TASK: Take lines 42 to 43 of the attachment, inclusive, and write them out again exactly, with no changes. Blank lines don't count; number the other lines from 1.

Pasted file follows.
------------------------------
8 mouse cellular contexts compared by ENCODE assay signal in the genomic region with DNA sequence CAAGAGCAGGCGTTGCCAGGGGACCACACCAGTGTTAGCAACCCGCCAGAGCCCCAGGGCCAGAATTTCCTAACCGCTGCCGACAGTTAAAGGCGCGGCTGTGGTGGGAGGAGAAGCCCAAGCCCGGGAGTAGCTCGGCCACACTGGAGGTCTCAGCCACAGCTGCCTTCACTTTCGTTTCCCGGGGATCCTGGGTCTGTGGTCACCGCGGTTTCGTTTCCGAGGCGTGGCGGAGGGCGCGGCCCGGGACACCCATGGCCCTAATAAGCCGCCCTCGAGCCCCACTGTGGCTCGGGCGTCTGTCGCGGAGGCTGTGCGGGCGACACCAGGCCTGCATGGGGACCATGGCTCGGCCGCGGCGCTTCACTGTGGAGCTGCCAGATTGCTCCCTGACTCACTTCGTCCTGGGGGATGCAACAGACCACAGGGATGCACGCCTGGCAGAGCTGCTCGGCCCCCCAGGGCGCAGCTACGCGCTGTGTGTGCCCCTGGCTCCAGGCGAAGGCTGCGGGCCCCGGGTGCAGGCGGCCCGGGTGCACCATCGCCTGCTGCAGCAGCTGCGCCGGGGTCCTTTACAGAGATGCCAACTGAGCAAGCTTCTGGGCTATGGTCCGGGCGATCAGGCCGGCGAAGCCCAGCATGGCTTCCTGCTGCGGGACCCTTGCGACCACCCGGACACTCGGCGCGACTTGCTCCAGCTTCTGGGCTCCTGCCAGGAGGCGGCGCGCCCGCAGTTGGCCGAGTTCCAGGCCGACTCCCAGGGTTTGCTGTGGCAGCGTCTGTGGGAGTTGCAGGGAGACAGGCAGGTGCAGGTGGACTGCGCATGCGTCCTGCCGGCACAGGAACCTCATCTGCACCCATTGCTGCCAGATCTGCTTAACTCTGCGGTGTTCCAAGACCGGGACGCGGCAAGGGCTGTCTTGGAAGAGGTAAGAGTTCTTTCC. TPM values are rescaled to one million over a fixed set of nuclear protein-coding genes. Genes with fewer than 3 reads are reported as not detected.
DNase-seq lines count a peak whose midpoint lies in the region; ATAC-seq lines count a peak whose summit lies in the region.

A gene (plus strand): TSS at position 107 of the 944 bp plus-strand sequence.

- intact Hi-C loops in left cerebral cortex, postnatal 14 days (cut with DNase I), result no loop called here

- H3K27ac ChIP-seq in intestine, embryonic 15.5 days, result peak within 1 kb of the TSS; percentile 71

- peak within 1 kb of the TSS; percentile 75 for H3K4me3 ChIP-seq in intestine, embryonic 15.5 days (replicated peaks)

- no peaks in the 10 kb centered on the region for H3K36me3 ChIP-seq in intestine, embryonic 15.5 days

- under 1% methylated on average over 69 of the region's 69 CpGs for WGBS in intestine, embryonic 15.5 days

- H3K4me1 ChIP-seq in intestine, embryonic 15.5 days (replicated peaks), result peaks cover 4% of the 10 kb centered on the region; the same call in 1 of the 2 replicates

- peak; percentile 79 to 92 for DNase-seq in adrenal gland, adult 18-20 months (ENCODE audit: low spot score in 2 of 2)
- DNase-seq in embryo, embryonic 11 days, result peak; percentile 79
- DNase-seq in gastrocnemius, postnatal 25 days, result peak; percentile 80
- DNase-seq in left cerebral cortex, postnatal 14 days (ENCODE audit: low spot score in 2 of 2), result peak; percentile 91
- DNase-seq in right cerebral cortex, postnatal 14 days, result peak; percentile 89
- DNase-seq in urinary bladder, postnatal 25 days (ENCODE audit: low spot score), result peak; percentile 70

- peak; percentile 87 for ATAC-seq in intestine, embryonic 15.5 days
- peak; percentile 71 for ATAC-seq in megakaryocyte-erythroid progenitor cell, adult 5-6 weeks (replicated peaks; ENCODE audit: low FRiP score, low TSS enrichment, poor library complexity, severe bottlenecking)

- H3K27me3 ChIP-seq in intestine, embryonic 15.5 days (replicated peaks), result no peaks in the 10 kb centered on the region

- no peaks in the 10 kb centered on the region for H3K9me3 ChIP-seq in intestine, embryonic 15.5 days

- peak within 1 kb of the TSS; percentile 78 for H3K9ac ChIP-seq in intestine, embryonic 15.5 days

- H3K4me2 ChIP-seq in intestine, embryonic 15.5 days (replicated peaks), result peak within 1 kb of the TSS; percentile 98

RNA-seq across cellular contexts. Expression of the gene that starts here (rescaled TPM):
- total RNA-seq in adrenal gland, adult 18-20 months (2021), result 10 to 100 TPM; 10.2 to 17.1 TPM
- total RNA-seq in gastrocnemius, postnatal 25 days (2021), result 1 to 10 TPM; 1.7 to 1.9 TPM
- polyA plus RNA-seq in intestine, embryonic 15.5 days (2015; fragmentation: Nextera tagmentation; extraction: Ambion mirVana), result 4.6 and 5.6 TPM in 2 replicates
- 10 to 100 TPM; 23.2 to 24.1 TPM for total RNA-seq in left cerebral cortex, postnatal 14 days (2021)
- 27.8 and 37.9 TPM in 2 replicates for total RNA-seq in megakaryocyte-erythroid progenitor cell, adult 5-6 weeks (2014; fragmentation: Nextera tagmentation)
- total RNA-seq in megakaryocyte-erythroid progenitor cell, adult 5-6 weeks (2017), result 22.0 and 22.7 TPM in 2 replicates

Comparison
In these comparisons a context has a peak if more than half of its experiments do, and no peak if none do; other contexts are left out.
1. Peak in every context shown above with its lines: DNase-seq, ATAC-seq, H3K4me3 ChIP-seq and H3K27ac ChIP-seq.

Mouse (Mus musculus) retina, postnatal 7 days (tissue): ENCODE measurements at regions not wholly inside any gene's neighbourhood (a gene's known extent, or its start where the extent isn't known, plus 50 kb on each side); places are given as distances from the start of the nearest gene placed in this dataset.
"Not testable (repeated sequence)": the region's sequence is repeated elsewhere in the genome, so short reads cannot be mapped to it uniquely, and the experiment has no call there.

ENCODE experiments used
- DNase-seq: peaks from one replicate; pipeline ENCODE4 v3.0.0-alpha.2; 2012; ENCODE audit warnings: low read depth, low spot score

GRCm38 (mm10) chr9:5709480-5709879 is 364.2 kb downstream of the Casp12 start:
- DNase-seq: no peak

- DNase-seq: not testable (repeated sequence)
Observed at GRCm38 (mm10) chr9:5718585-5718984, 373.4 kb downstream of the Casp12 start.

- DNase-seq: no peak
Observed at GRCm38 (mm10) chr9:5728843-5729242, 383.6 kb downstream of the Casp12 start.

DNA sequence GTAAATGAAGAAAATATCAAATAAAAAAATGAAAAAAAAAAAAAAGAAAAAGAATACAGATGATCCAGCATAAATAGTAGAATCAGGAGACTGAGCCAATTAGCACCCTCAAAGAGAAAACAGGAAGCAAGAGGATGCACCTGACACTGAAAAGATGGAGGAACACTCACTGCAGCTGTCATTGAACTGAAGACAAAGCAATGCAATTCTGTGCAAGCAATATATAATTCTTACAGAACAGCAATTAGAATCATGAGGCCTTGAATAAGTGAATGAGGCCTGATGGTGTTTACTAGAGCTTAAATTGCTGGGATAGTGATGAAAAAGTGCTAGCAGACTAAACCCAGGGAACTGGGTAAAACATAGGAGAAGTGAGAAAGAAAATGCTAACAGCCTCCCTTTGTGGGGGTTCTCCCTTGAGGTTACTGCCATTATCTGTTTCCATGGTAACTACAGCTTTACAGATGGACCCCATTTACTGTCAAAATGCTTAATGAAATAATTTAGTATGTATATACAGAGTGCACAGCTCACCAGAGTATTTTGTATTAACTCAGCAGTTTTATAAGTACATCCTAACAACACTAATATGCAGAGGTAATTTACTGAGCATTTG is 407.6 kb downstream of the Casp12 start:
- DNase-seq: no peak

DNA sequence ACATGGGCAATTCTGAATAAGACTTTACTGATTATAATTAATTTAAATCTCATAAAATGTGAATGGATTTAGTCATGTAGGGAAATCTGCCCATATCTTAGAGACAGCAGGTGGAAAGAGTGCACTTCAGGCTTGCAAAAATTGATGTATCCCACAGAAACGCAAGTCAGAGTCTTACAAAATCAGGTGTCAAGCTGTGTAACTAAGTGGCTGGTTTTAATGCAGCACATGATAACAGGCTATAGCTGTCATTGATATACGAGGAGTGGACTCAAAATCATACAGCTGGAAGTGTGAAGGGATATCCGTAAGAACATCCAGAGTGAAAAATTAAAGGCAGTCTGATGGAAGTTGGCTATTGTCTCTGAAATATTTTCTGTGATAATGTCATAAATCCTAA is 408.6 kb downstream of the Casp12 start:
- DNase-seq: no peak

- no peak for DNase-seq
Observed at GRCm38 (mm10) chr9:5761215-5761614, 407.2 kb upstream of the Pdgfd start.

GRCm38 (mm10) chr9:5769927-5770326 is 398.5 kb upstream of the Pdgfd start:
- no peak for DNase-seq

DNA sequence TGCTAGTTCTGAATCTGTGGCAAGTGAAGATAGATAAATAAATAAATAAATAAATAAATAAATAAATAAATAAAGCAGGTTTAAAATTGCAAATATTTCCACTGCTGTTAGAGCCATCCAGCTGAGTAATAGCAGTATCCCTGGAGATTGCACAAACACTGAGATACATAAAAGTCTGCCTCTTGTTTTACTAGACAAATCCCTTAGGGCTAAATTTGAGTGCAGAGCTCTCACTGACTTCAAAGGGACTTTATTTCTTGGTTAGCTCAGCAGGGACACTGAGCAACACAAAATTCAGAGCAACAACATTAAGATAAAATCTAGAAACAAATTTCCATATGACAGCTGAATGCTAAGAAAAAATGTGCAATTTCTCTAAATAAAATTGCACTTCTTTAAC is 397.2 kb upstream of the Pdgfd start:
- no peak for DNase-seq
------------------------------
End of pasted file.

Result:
DNA sequence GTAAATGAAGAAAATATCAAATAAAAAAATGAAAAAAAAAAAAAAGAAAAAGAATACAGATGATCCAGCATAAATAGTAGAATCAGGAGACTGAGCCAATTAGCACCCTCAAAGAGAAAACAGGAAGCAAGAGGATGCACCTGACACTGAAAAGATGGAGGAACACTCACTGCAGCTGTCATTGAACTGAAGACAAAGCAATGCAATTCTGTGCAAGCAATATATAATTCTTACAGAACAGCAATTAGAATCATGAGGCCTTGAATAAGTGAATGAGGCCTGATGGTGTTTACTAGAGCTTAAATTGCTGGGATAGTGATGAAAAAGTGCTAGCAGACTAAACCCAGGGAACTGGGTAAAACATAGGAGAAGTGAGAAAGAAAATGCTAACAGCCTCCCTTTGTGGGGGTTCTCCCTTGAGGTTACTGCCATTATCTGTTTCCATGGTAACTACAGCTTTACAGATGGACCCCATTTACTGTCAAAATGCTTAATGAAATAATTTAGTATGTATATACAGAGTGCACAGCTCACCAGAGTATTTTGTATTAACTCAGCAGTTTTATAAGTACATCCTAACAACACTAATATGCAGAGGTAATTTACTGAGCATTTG is 407.6 kb downstream of the Casp12 start:
- DNase-seq: no peak